Let me offer another anecdotal moment that can help understand this question of inheritance of shattering forces. A Muslim man from Auburn in Sydney’s west related to me this story about himself. He told me how for a long time he could not understand why he would get very uptight and ‘all cramped up’ every time he crosses a white person when walking on the footpath. That was a lot of cramping up, and he could not fully understand why it happened to him. One day, however, he was walking up the street with his wife when two things happened. A white man passed him and he, sure enough, cramped up but at the same time his wife who was talking to him put her hand on his shoulder. Suddenly the mystery of the origin of his cramping up became clear: when he was a kid his mother used to walk along the footpath beside him with her hand on his shoulder and her hand used to cramp up on his shoulder every time she passed a white man. His cramping up was the bodily transmitted inheritance of his mother’s racial injuries (which after knowing her I found out were quite substantial). Racial wounds are more often than not historically inherited wounds. This is why it is wrong, indeed racist, to assume that we are all offended in the same way and with the same intensity, that we understand what the effect of an insult is by measuring this effect according to how it insults us: my white friend might be insulted if I called him an ape. But it is nothing short of racist to assume that my black friend will be insulted in the same way by the same insult. Being called an ape for a black person opens a wound that incorporates in it a historically accumulated inheritance of wounds made still alive by the very structures of society. The same insult has a far greater shattering effect on the psyche. Psychological fragility, sensitivity to taunts and insults, capacities to be humiliated are not equally distributed in our society and they are not just an individual matter. This brings us to the other distribution of centripetal forces that can actually help us ‘pull ourselves together’ mentioned above.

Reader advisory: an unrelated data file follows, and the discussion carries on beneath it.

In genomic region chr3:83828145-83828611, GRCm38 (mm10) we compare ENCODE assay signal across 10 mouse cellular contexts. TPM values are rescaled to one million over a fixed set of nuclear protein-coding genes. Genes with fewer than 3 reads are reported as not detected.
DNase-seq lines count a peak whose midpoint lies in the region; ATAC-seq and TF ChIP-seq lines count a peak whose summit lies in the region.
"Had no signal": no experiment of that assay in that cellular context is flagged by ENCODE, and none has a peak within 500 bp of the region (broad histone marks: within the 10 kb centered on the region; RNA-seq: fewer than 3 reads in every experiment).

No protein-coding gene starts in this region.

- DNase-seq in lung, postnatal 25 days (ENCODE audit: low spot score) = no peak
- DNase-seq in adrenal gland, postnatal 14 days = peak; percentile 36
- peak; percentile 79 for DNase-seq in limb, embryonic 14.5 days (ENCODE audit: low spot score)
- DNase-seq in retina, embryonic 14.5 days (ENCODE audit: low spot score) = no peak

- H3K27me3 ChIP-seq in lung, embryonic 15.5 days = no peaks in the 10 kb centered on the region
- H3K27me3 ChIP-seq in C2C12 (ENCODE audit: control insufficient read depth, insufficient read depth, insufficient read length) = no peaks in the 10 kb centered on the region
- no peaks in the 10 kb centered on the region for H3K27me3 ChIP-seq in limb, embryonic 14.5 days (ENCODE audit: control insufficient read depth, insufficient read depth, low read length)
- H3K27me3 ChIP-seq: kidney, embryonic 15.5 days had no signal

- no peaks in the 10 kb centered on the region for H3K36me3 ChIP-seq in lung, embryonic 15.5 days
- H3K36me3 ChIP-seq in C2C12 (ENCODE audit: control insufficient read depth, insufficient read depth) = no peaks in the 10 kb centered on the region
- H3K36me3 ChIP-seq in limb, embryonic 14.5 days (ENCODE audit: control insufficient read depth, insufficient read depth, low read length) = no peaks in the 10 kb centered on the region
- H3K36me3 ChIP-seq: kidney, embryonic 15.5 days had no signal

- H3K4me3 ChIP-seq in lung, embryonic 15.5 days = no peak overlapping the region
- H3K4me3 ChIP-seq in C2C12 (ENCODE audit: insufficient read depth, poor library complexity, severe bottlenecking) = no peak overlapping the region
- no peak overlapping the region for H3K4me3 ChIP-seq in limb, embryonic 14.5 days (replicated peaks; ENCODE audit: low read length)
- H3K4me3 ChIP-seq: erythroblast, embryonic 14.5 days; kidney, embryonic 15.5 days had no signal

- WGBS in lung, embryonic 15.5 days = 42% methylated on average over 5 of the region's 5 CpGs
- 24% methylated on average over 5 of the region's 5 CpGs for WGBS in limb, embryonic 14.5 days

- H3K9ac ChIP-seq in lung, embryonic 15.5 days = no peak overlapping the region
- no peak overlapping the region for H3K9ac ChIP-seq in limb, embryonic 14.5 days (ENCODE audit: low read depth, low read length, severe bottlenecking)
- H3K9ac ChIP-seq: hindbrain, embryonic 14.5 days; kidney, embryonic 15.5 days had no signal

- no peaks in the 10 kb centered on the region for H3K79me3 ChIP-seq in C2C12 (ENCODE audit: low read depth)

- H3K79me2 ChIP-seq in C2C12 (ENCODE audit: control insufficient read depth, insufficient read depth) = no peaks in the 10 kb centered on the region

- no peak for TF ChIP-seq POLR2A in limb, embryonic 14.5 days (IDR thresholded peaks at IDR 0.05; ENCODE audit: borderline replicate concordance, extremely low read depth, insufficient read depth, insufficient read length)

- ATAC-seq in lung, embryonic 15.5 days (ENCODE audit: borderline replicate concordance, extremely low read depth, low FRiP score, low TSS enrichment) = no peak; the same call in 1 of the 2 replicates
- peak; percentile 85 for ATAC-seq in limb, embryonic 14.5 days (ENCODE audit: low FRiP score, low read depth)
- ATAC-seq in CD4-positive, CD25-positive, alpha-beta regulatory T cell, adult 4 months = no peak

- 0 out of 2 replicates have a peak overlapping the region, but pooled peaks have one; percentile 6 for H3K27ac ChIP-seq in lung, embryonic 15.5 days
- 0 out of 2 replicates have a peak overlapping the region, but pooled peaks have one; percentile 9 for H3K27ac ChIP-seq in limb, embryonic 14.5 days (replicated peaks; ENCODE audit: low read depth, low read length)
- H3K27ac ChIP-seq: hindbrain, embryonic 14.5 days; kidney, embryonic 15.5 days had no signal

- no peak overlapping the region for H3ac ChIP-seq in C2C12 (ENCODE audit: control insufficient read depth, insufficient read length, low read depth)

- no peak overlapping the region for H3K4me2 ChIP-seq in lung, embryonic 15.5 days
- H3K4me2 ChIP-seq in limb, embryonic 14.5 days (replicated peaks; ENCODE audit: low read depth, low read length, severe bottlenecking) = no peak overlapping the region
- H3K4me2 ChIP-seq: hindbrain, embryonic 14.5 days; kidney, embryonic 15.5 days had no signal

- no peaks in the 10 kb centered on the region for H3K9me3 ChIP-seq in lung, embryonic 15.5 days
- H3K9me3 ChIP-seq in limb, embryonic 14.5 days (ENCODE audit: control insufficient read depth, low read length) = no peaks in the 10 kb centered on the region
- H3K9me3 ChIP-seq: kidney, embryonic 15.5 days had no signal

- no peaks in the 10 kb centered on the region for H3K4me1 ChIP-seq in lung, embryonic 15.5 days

To say that racism is a shattering force does not mean that every time someone receives a racist insult they are shattered. To stay with the example above, being called an ape works on a historical wound and has a shattering effect but it does not mean that the person on hearing the racial insult actually shatters. It simply means that this person has to exert a far greater effort to ‘pull himself or herself together’ than a white person needs to or can ever experience. Likewise, an indigenous person who ends up with a good enough non-remarkable but satisfying job, is not someone who has not been subjected to shattering forces. She has. That is what makes her achievement quite remarkable. It is important to realise that any ‘normality’ achieved by racialized people is a form of heroism that is accomplished against a field of forces that is continuously pitted against them. But it is equally important to also note that the cost of this normality is far more enormous than non-racialized people can understand. To ‘pull yourself together’ reasonably successfully when you are subjected to a greater number, or more intense, shattering forces is an arduous task that requires a far greater expenditure of psychic energy and ends up being wearing. ‘Normal’ racialized people end up way more exhausted and even drained by the end of the day than other ‘normal’ people. This is a form of racial injury in itself. Still, it remains important to remember that society is not divided between people who are shattered, all over the place and who can’t pull themselves together and people who do. What is crucial is the difference in the degree of effort needed to keep yourself together given the inequality in the shattering forces you are subjected to. This depends on those centripetal forces that society makes available to us like anti-racist legislation. But these also vary individually and socially. It matters if we have grown in a loving family but it also matters what class background and how much educational capital we have. Differences in gender and sexuality are also clearly important.